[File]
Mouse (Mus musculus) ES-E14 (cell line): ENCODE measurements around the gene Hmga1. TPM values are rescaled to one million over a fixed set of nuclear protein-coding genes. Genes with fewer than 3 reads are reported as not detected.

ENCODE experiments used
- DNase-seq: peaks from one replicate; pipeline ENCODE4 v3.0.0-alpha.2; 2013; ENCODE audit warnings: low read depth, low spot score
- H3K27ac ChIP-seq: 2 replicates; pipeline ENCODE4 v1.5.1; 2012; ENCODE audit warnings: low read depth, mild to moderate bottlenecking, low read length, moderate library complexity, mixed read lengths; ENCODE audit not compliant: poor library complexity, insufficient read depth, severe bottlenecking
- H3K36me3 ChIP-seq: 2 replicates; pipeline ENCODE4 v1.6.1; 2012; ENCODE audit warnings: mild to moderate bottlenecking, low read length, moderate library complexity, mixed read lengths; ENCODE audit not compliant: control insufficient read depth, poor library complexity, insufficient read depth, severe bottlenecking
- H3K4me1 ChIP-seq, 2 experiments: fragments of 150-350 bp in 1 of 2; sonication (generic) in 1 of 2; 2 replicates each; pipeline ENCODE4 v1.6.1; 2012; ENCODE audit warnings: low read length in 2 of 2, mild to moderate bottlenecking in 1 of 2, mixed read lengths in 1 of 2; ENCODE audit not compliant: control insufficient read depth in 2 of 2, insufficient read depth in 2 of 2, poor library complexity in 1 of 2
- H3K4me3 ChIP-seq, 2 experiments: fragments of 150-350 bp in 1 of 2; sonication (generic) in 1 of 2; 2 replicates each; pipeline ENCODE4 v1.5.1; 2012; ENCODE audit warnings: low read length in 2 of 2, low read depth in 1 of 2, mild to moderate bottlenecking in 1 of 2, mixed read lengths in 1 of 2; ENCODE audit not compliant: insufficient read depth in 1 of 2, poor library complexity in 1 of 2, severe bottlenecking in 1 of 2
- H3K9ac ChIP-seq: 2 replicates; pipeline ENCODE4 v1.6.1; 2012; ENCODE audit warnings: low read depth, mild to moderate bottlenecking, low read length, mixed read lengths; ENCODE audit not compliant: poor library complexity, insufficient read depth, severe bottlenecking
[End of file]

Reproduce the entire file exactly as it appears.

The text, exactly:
Mouse (Mus musculus) ES-E14 (cell line): ENCODE measurements around the gene Hmga1. TPM values are rescaled to one million over a fixed set of nuclear protein-coding genes. Genes with fewer than 3 reads are reported as not detected.

ENCODE experiments used
- DNase-seq: peaks from one replicate; pipeline ENCODE4 v3.0.0-alpha.2; 2013; ENCODE audit warnings: low read depth, low spot score
- H3K27ac ChIP-seq: 2 replicates; pipeline ENCODE4 v1.5.1; 2012; ENCODE audit warnings: low read depth, mild to moderate bottlenecking, low read length, moderate library complexity, mixed read lengths; ENCODE audit not compliant: poor library complexity, insufficient read depth, severe bottlenecking
- H3K36me3 ChIP-seq: 2 replicates; pipeline ENCODE4 v1.6.1; 2012; ENCODE audit warnings: mild to moderate bottlenecking, low read length, moderate library complexity, mixed read lengths; ENCODE audit not compliant: control insufficient read depth, poor library complexity, insufficient read depth, severe bottlenecking
- H3K4me1 ChIP-seq, 2 experiments: fragments of 150-350 bp in 1 of 2; sonication (generic) in 1 of 2; 2 replicates each; pipeline ENCODE4 v1.6.1; 2012; ENCODE audit warnings: low read length in 2 of 2, mild to moderate bottlenecking in 1 of 2, mixed read lengths in 1 of 2; ENCODE audit not compliant: control insufficient read depth in 2 of 2, insufficient read depth in 2 of 2, poor library complexity in 1 of 2
- H3K4me3 ChIP-seq, 2 experiments: fragments of 150-350 bp in 1 of 2; sonication (generic) in 1 of 2; 2 replicates each; pipeline ENCODE4 v1.5.1; 2012; ENCODE audit warnings: low read length in 2 of 2, low read depth in 1 of 2, mild to moderate bottlenecking in 1 of 2, mixed read lengths in 1 of 2; ENCODE audit not compliant: insufficient read depth in 1 of 2, poor library complexity in 1 of 2, severe bottlenecking in 1 of 2
- H3K9ac ChIP-seq: 2 replicates; pipeline ENCODE4 v1.6.1; 2012; ENCODE audit warnings: low read depth, mild to moderate bottlenecking, low read length, mixed read lengths; ENCODE audit not compliant: poor library complexity, insufficient read depth, severe bottlenecking